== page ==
Reflecting on the Tragic Death of Matthew Warren

There are many who are mourning the tragic suicide of Matthew Warren and unfortunately, there are some who are attacking Rick & Kay. Some have identified themselves as Christians while some of have identified themselves as non-Christians. Some in the latter group have generalized all Christians as naive or have stated this tragedy suits them for whatever reason. Grace and peace to them. As far as those who identify themselves as Christ-followers, I consider their attacks as shameful, unloving and unfit of the name Christian – wake up.

I’m writing this post not because I feel I have anything remarkably unique to add, I’m writing in hopes of adding to the side of sympathy and collective mourning. My heart is heavy for Matthew, for the Warrens and for the many like Matthew.  I’m writing for those who are struggling with mental illnesses – may God’s grace and peace find you.

Let’s be clear – there is only one response to a tragedy like this and it involves sympathy and mourning. But I get it, Rick Warren is a target and this is an opportunity for his critics outside the Church and those within. Some have made many assumptions on Rick’s parenting and terrible words have been declared. This is the ugly side of humanity – one that I don’t think I’ll ever get used to.  It’s also the side that I knowingly/unknowingly contribute to and may the Lord & Christian community help me identify these blind spots as needed.

Still, there is a beautiful side we get to see as well. Many who have been critical of Rick’s philosophy of ministry or ideology have wasted no time in expressing their condolences and calling on others to pray for the Warren family. I have been particularly touched by those who have identified themselves as non-religious but have expressed their sympathies and condolences to the Warrens.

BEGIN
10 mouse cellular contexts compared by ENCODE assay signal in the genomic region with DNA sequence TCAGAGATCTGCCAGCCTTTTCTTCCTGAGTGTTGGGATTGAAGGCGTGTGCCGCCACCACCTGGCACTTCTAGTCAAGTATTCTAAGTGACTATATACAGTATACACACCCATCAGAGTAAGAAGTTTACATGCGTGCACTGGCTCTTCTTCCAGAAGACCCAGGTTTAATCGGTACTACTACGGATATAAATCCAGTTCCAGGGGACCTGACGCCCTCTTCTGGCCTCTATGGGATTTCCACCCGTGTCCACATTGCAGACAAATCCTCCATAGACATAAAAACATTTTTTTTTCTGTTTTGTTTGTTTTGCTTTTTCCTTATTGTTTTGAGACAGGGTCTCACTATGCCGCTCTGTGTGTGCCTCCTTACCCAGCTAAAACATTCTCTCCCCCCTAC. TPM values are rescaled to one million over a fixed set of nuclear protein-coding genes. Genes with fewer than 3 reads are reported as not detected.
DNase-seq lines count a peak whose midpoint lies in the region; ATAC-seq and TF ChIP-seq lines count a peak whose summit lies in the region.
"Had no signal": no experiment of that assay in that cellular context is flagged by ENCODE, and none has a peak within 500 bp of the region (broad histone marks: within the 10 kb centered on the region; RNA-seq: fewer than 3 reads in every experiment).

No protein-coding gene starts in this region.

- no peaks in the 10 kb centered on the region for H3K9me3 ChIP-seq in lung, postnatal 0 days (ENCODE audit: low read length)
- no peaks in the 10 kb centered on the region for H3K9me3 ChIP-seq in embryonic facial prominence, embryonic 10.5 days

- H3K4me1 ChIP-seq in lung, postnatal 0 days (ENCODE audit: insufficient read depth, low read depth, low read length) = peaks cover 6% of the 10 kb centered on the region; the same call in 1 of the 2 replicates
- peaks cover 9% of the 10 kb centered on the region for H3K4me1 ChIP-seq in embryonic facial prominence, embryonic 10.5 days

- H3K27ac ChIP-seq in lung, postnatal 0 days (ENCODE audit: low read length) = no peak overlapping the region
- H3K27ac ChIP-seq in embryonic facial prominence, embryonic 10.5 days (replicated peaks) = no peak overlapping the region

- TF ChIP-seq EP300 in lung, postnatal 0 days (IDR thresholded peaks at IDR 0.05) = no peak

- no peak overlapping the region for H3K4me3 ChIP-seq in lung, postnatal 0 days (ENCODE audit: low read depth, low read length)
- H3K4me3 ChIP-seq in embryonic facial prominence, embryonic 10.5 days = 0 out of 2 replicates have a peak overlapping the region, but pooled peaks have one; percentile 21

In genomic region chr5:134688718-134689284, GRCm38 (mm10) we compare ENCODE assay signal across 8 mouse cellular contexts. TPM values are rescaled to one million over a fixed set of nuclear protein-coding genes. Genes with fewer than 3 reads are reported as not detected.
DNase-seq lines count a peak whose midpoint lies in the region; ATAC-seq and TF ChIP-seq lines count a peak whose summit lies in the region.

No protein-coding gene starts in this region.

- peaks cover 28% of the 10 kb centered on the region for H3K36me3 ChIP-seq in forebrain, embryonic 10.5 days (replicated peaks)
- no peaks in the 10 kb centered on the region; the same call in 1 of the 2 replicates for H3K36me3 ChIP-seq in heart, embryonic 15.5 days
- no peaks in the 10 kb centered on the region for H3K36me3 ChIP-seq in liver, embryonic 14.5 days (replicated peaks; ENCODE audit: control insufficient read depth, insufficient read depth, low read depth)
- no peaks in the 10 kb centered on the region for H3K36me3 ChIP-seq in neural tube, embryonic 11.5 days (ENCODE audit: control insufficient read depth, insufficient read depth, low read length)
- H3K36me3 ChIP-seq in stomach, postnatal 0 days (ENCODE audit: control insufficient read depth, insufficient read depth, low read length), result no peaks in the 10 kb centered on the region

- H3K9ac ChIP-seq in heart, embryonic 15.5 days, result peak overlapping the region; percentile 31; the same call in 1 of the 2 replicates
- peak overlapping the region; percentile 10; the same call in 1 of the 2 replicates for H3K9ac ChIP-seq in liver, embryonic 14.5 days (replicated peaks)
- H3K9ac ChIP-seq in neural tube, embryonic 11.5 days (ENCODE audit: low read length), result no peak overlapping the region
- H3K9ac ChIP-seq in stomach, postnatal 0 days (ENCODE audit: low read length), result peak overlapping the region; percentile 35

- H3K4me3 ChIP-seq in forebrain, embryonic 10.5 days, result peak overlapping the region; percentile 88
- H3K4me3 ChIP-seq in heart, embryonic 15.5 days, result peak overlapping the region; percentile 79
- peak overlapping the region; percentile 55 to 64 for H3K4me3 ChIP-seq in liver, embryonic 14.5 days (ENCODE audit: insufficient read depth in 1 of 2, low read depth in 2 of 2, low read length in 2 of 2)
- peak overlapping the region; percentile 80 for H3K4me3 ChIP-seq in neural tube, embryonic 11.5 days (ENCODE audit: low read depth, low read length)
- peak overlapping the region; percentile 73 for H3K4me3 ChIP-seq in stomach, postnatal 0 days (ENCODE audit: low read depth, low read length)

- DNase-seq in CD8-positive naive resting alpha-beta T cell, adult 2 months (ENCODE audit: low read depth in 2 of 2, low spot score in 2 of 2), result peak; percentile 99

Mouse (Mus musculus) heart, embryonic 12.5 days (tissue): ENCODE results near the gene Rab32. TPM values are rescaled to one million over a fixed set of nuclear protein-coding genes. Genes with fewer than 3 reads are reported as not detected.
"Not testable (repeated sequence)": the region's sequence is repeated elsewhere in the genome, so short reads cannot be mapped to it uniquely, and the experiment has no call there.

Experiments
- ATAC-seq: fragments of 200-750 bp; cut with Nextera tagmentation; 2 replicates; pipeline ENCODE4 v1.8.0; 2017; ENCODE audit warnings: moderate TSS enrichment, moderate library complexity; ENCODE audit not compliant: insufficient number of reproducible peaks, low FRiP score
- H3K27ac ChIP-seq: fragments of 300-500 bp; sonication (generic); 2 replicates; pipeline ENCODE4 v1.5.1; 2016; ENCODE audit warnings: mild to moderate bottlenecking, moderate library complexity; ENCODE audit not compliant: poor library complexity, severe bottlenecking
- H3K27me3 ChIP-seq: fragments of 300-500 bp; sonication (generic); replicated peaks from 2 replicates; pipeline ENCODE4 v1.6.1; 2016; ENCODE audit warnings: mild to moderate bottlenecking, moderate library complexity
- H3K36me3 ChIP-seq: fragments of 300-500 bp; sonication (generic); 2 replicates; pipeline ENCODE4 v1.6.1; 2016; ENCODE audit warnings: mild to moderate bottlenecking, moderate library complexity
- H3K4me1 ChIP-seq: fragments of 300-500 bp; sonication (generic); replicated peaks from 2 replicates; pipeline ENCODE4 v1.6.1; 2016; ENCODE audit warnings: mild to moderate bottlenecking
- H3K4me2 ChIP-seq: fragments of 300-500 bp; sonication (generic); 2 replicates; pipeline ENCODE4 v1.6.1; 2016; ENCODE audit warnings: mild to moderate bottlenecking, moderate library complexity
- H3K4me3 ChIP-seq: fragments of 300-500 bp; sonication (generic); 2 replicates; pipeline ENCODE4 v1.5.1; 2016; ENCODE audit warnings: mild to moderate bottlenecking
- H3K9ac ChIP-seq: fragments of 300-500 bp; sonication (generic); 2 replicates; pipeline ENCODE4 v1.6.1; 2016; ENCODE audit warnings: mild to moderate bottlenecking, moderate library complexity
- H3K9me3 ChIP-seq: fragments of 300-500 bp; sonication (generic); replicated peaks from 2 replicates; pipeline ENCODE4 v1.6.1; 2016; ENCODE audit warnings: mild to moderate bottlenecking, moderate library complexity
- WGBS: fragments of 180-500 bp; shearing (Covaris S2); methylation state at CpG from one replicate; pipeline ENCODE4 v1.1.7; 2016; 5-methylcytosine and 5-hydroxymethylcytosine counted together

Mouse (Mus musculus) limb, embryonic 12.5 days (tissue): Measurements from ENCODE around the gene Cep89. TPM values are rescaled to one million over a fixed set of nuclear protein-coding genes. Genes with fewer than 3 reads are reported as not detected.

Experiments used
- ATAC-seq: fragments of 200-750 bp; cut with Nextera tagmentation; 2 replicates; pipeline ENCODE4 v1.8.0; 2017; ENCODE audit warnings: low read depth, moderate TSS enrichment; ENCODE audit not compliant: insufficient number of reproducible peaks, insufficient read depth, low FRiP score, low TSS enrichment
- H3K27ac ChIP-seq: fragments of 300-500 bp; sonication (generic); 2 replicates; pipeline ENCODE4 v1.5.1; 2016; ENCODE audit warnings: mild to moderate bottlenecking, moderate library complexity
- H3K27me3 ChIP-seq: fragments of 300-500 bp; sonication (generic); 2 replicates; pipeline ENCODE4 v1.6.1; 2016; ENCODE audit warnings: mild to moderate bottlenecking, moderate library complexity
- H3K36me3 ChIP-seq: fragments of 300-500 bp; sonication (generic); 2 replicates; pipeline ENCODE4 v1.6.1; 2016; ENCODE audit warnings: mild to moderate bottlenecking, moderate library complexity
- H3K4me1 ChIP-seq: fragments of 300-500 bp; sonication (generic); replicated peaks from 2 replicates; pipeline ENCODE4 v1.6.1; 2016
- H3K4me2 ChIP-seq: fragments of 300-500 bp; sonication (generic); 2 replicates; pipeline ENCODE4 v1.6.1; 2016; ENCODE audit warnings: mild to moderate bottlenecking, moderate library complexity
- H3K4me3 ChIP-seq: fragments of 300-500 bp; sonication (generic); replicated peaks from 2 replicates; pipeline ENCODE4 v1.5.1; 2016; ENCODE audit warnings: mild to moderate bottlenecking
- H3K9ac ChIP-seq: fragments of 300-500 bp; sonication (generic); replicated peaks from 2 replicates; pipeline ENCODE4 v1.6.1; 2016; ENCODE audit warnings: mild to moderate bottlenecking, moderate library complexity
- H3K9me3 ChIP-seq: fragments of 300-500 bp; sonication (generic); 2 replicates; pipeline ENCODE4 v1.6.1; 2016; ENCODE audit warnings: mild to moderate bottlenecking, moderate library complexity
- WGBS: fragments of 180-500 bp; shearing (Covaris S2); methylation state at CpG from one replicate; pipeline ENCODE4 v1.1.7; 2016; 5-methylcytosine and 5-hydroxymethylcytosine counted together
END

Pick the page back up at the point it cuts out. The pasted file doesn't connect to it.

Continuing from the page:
Further, it’s in these moments that people express their hurts, their personal histories or share a personal need regarding their loved one. As tragic as Matthew’s suicide is, God can and will bring goodness out of it. Don’t misread, God didn’t want nor cause Matthew to take his life, but God in His goodness can still work even in such terrible times.

If you are reading this and are struggling with depression or a form of mental illness, know there is help, know there are those who deeply love you and care for you, know that God loves you more than we can imagine.

For those who can not identify with this burden, take this opportunity to pray for the Matthew Warrens’ of our world, likely there are many very near to us now.

Here’s a roundup of some links – may the Lord be with the Warren family, may the Lord be with those struggle with mental illness and may the Lord be with you.

A Must read from Ed Stetzer – My Take: How churches can respond to mental illness If you can help it, don’t read the comments, it reveals some of that ugly side of humanity. And if you do because I mentioned it, stop reading after three of them – you don’t need those words – like anything, just because they’re printed, doesn’t mean they need to be read.

Suicide, Scripture and the Grace of God by Jim Denison – Lengthy, I think most will find it helpful – though realize he’s generalizing and covering a lot of ground on a complicated subject. Does a great job in my opinion.

The Mysterious Joy of Matthew Warren by Thomas McDonald – beautiful article (and when I read it, the commenters were great).

A few more links can be found through Christianity Today’s post.

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